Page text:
Dolcetto area is shared between Piedmont (around 5,000 ha in 2010, 13% of regional plantings) and Liguria (around 100 ha in 2010, the 5% of the regional grape area). Several dozen of ha in Sardinia, in the appellation Colli del Limbara near Tempio Pausania, currently assigned to Nebbiolo must be added to these figures, because the variety cultivated there is actually Dolcetto. After the second world war, with the new vineyard founding due to philloxera damages, Dolcetto was introduced in the alpine valleys of Piedmont and seldom in the Aosta valley, because it was good in the cooler climates at higher altitudes for its early ripening. To the contrary, in the warmer areas like coastal Liguria, grapes shrivel up, loosing their positive features.  Anderson and Aryal (2013) globally assigned to Dolcetto in 2010 6,333 ha, mostly placed in Italy, with around 150 ha in Australia.

Berry colour or other somatic variants were not observed in Dolcetto. The variety Dolcetto bianco (White Dolcetto), mentioned in the historical references and recovered among the lesser grapes close to extinction in Piedmont, is a distinct genotype. Dolcetto di Boca, present in northern Piedmont, is actually identical to Neretto duro or Balau, while the so called Ducét vej (“Old Dolcetto”) is synonym of Cardìn, another early ripening, minor local variety.

technological use

Besides the use in blend with other winegrapes for colour improvement and softening, Dolcetto was esteemed in the past as an excellent wine but not so suitable to long aging. The same can be said about Dolcetto today, a wine not failing to show qualities of originality and charm, but not suitable for long aging. Dolcetto is usually sold in Italy or in Piedmont, and despite is accompanied in some places highly renowned wines made from Nebbiolo, and therefore has excellent opportunities to be known by foreigners, it does not seem to meet the favour of the international consumers. For the high amount of pigments is not suitable to vinification without skin contact, nor for the production of “novello” wines from carbonic maceration (Beaujolais style), because the stem tends to dry early and the berries to drop.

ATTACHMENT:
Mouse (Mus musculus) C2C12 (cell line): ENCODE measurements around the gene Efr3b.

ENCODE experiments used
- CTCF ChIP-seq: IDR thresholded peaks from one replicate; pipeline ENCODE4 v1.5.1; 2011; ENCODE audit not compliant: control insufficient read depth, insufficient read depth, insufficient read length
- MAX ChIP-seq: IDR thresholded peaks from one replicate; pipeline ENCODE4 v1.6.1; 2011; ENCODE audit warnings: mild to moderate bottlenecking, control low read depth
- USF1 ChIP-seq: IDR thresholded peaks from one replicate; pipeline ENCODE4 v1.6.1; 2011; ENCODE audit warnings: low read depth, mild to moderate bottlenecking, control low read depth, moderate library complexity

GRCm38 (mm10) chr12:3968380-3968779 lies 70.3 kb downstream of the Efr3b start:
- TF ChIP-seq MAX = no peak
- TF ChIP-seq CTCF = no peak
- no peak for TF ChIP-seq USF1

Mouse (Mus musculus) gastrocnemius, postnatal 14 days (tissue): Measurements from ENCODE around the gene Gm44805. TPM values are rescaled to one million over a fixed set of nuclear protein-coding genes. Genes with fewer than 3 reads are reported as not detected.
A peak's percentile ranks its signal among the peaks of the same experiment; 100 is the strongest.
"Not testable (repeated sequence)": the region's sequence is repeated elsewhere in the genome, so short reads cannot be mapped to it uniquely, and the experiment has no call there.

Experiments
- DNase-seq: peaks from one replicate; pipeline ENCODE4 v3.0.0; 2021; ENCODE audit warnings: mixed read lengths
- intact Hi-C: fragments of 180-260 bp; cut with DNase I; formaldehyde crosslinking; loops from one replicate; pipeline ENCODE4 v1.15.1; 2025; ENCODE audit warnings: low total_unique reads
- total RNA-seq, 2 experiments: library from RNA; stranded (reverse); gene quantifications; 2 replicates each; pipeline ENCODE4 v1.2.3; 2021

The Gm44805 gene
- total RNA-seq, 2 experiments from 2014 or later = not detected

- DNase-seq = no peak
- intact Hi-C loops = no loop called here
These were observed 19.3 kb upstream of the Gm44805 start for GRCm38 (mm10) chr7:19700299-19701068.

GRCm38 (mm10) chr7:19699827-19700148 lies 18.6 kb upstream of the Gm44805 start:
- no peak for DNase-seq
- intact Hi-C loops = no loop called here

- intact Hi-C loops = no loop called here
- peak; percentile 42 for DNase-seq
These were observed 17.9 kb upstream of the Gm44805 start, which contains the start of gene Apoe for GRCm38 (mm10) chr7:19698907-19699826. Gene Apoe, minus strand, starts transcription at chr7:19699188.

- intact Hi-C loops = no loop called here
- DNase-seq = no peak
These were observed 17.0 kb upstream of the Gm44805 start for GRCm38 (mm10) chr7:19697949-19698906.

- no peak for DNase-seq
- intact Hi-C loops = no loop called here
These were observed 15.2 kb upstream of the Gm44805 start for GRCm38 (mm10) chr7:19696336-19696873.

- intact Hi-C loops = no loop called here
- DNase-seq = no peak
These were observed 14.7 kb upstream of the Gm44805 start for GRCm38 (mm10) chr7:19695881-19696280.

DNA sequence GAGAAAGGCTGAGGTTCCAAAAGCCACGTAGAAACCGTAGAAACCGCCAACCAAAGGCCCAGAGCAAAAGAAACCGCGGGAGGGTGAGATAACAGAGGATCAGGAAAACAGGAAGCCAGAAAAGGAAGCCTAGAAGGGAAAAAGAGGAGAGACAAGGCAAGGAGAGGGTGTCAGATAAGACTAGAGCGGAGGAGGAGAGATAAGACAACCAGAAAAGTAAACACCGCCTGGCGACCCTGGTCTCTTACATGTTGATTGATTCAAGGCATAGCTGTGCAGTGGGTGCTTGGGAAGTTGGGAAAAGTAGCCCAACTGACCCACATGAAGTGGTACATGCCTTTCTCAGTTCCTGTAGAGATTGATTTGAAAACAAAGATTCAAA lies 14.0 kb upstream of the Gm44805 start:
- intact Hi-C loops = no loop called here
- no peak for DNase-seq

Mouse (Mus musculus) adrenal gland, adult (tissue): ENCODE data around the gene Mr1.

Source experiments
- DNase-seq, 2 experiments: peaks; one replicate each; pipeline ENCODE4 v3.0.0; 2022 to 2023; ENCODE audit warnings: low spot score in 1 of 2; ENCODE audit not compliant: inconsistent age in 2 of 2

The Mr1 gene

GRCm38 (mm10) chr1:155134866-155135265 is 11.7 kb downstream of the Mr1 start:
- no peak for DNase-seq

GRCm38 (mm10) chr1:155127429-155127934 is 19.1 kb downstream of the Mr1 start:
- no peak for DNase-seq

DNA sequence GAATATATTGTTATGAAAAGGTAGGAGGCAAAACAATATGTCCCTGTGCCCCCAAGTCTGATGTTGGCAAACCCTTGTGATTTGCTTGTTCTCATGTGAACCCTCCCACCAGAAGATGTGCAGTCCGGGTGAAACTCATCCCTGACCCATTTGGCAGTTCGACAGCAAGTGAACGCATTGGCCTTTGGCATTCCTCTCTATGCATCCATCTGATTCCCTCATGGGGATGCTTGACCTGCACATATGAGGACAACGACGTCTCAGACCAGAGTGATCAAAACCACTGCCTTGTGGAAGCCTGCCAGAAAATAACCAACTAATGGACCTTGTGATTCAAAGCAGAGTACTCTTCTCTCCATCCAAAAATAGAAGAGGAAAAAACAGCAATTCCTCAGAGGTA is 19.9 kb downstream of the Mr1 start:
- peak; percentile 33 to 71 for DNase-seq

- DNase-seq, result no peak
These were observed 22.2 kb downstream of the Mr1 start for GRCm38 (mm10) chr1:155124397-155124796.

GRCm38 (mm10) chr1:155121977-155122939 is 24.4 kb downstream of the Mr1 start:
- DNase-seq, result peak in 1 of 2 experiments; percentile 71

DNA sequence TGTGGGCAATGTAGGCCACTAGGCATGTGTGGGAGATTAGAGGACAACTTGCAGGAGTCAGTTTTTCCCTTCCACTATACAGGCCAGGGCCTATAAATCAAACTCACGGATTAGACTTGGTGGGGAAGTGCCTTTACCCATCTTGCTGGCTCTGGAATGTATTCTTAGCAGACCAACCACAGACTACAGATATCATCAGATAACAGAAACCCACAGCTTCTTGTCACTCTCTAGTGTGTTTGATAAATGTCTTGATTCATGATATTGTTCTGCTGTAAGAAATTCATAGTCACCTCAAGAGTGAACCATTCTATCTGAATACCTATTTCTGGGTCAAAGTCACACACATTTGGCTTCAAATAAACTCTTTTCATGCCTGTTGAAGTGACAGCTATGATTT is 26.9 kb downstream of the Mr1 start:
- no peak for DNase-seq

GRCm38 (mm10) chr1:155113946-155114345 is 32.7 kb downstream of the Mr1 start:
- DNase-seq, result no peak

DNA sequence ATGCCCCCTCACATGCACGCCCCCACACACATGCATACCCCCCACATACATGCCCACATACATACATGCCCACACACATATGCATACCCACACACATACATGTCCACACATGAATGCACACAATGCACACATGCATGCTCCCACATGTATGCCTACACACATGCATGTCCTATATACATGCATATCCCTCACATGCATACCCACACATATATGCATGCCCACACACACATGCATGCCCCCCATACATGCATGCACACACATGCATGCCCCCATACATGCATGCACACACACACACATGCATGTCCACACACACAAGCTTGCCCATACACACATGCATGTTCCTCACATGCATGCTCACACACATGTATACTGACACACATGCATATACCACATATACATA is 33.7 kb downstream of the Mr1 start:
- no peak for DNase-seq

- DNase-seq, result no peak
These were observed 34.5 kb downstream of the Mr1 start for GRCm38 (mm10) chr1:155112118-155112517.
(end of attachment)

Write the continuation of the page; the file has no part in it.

bibliographies (6)
authors year title journal citation
Anderson K., Aryal N. 2013 Database of Regional, National and Global Winegrape Bearing Areas by Variety, 2000 and 2010. Wine Economics Research Centre, University of Adelaide.
Comba R., Dal Verme A. 1990 Repertorio di vini e vitigni diffusi nel Piemonte medievale Vigne e vini nel Piemonte medievale. Ed. L'Arciere, Cuneo.
Dalmasso G., Dell'Olio G., Ricci P. 1962 Dolcetto Principali vitigni da vino coltivati in Italia, Ministero dell'Agricoltura e delle Foreste (Roma), Volume II: 22.
Gallesio G. 1839 Pomona italiana, ossia trattato degli alberi fruttiferi. Capurro N., Pisa, 1817-1839
Mas A. e Pulliat V. 1876 Le vignoble G Masson. Paris
Nuvolone G. 1798 Sulla coltivazione delle viti e sul metodo migliore di fare e conservare i vini. Calendario georgico della Società Agraria di Torino.
updated at 2021-02-18 10:13:03 (2 months ago)